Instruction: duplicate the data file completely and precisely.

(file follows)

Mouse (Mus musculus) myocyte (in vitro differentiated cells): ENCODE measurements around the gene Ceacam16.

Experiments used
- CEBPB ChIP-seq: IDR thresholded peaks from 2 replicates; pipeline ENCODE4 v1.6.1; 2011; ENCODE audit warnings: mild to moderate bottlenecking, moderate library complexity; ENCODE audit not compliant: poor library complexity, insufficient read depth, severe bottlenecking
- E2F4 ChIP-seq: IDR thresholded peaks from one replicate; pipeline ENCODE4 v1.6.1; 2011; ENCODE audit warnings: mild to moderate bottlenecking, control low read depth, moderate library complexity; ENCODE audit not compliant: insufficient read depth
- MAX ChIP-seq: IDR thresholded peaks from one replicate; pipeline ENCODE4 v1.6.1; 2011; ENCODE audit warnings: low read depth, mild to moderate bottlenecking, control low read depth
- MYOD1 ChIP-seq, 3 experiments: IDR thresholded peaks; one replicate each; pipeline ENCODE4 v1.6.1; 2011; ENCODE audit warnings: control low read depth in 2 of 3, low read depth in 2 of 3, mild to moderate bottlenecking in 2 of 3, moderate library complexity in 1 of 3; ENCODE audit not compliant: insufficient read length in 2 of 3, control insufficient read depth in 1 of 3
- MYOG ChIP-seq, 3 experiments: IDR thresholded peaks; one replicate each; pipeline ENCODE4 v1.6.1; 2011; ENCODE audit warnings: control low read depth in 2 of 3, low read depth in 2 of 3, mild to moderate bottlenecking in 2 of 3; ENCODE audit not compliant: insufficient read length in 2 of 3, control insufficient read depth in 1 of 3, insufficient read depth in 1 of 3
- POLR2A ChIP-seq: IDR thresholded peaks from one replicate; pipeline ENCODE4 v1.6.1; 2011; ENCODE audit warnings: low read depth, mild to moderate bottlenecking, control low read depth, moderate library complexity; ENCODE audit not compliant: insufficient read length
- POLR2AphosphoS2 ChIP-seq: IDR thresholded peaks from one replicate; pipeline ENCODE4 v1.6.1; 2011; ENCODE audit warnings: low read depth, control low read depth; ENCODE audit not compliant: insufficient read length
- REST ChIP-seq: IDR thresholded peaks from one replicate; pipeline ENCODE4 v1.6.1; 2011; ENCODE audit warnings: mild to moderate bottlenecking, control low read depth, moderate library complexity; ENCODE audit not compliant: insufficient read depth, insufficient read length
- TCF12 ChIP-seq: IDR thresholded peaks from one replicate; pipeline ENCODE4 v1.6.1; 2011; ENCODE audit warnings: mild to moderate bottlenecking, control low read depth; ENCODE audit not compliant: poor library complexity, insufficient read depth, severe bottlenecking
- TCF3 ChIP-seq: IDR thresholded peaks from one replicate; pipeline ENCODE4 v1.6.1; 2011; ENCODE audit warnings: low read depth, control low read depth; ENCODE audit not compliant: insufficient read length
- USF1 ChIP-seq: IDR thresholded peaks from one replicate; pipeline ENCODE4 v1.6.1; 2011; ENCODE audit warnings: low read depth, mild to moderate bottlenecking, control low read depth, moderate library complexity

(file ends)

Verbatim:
Mouse (Mus musculus) myocyte (in vitro differentiated cells): ENCODE measurements around the gene Ceacam16.

Experiments used
- CEBPB ChIP-seq: IDR thresholded peaks from 2 replicates; pipeline ENCODE4 v1.6.1; 2011; ENCODE audit warnings: mild to moderate bottlenecking, moderate library complexity; ENCODE audit not compliant: poor library complexity, insufficient read depth, severe bottlenecking
- E2F4 ChIP-seq: IDR thresholded peaks from one replicate; pipeline ENCODE4 v1.6.1; 2011; ENCODE audit warnings: mild to moderate bottlenecking, control low read depth, moderate library complexity; ENCODE audit not compliant: insufficient read depth
- MAX ChIP-seq: IDR thresholded peaks from one replicate; pipeline ENCODE4 v1.6.1; 2011; ENCODE audit warnings: low read depth, mild to moderate bottlenecking, control low read depth
- MYOD1 ChIP-seq, 3 experiments: IDR thresholded peaks; one replicate each; pipeline ENCODE4 v1.6.1; 2011; ENCODE audit warnings: control low read depth in 2 of 3, low read depth in 2 of 3, mild to moderate bottlenecking in 2 of 3, moderate library complexity in 1 of 3; ENCODE audit not compliant: insufficient read length in 2 of 3, control insufficient read depth in 1 of 3
- MYOG ChIP-seq, 3 experiments: IDR thresholded peaks; one replicate each; pipeline ENCODE4 v1.6.1; 2011; ENCODE audit warnings: control low read depth in 2 of 3, low read depth in 2 of 3, mild to moderate bottlenecking in 2 of 3; ENCODE audit not compliant: insufficient read length in 2 of 3, control insufficient read depth in 1 of 3, insufficient read depth in 1 of 3
- POLR2A ChIP-seq: IDR thresholded peaks from one replicate; pipeline ENCODE4 v1.6.1; 2011; ENCODE audit warnings: low read depth, mild to moderate bottlenecking, control low read depth, moderate library complexity; ENCODE audit not compliant: insufficient read length
- POLR2AphosphoS2 ChIP-seq: IDR thresholded peaks from one replicate; pipeline ENCODE4 v1.6.1; 2011; ENCODE audit warnings: low read depth, control low read depth; ENCODE audit not compliant: insufficient read length
- REST ChIP-seq: IDR thresholded peaks from one replicate; pipeline ENCODE4 v1.6.1; 2011; ENCODE audit warnings: mild to moderate bottlenecking, control low read depth, moderate library complexity; ENCODE audit not compliant: insufficient read depth, insufficient read length
- TCF12 ChIP-seq: IDR thresholded peaks from one replicate; pipeline ENCODE4 v1.6.1; 2011; ENCODE audit warnings: mild to moderate bottlenecking, control low read depth; ENCODE audit not compliant: poor library complexity, insufficient read depth, severe bottlenecking
- TCF3 ChIP-seq: IDR thresholded peaks from one replicate; pipeline ENCODE4 v1.6.1; 2011; ENCODE audit warnings: low read depth, control low read depth; ENCODE audit not compliant: insufficient read length
- USF1 ChIP-seq: IDR thresholded peaks from one replicate; pipeline ENCODE4 v1.6.1; 2011; ENCODE audit warnings: low read depth, mild to moderate bottlenecking, control low read depth, moderate library complexity